One of the most important lessons you can teach your children are how to manage money. Many children reach the age of 18, begin receiving credit card offers, and have had no real experience handling money. Teaching children from a young age how to properly manage their money and the importance of savings is a lesson that will stay with them throughout their adult lives.
Whether you choose to give your children a weekly allowance just for being part of the family, or you require your child to earn the money through their chores, a weekly allowance can be effective for children starting as early as the age of four or five. Work with your children a little each week to teach them how saving a percentage of their earnings each week will grow over time, and how to divide the rest so that there is some money to spend and some to give to charity.
If you divide your children's money whenever they receive it - for birthdays, holidays or the $5 bill grandpa insists on giving junior every time he comes to visit - the children will learn quickly to be responsible with money.
As your children get older, you can start giving more information. Teaching a child that their money can grow through interest when saved in certain bank accounts will get them interested in the value of money. Allow your children to spend a portion of their money so they can learn the value of a dollar - that dollar might buy a candybar but not the video game they've got their eye on. You might want to encourage the child to set up a separate envelope or jar to save money for the more expensive toy or game they want, instead of simply buying it for them. Teaching a child to save for something they want is valuable and just might help them avoid buying on credit cards when they get older.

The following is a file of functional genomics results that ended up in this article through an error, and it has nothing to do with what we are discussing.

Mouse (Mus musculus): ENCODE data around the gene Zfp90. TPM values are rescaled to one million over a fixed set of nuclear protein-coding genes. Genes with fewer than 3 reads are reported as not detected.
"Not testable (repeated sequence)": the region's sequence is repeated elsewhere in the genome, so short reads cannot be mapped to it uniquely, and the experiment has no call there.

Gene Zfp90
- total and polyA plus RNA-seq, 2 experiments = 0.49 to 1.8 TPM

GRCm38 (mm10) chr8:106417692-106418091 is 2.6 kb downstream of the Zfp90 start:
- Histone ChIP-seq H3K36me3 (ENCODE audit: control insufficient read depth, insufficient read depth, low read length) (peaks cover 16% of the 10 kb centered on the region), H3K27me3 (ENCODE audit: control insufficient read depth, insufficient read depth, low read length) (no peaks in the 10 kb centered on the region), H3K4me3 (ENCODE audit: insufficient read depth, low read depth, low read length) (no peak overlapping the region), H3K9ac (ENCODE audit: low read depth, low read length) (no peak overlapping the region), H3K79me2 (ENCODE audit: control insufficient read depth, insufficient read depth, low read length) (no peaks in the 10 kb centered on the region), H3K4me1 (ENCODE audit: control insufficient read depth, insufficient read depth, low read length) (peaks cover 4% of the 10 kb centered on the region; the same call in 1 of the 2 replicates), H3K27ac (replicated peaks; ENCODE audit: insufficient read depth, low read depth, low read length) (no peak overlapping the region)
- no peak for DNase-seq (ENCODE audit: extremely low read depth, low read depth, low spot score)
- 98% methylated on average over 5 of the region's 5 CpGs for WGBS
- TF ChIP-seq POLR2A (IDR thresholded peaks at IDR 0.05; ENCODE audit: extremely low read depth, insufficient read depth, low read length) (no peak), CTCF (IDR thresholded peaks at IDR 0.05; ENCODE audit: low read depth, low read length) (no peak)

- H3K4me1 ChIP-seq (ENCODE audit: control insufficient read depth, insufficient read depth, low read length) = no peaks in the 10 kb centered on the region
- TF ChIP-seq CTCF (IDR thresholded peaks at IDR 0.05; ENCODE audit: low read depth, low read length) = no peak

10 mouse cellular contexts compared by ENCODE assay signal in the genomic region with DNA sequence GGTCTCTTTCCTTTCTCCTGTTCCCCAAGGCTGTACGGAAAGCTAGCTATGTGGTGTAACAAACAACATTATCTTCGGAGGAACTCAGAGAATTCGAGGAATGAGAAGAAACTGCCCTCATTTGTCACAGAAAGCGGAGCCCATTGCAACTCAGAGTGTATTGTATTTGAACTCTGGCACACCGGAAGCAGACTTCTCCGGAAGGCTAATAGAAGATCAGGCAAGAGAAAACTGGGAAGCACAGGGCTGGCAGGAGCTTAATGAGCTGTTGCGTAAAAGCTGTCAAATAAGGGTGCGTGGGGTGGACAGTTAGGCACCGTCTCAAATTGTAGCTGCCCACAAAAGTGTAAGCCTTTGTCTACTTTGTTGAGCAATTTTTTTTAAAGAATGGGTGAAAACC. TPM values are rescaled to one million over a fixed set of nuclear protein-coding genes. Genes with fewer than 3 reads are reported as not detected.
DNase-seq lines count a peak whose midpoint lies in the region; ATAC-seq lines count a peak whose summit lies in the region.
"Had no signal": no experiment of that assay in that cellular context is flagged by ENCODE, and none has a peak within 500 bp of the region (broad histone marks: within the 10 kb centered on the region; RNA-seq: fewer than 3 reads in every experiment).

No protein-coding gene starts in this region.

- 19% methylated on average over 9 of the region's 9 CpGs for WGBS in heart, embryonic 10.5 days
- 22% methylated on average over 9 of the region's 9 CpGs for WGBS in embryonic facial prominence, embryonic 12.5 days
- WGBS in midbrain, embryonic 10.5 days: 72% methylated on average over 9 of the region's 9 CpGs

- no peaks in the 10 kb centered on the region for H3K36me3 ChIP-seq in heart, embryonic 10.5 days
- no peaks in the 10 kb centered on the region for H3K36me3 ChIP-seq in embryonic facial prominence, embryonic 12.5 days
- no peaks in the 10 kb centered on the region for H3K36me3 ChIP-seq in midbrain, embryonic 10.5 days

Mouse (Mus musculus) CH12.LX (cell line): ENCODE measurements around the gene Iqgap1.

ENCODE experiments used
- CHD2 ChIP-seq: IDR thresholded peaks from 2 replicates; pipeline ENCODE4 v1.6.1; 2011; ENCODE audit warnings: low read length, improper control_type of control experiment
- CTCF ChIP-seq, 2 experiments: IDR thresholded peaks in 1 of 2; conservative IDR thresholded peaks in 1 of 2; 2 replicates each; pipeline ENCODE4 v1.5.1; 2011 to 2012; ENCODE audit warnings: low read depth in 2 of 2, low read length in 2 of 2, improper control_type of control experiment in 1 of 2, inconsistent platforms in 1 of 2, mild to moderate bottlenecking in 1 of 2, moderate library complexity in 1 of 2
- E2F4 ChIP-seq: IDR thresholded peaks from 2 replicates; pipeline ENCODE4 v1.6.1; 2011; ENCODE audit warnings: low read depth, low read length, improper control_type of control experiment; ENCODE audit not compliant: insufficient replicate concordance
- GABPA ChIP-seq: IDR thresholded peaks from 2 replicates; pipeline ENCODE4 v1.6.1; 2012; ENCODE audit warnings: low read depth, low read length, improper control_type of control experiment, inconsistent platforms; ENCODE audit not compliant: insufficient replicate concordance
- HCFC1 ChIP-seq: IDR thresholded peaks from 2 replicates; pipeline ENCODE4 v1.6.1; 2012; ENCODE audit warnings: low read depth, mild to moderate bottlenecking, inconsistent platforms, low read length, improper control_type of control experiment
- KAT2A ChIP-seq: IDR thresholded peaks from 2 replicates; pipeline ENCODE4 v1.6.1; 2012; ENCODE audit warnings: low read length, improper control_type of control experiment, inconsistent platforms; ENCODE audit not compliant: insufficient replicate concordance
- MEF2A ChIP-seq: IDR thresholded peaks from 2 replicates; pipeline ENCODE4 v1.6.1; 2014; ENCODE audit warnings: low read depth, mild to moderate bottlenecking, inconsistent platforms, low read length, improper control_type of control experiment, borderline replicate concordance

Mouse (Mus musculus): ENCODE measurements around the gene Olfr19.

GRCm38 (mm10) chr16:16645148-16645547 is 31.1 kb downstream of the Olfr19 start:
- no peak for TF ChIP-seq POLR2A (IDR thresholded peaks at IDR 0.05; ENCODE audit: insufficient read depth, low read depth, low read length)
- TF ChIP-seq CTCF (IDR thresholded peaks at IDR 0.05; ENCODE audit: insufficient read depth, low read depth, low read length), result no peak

When your children reach their teen years, you might consider increasing their allowance and having them contribute to some of their necessity expenses, as well - things like car insurance, clothing, school supplies, etc. It will promote responisble financial habits that they will need when they go off to college or move out on their own.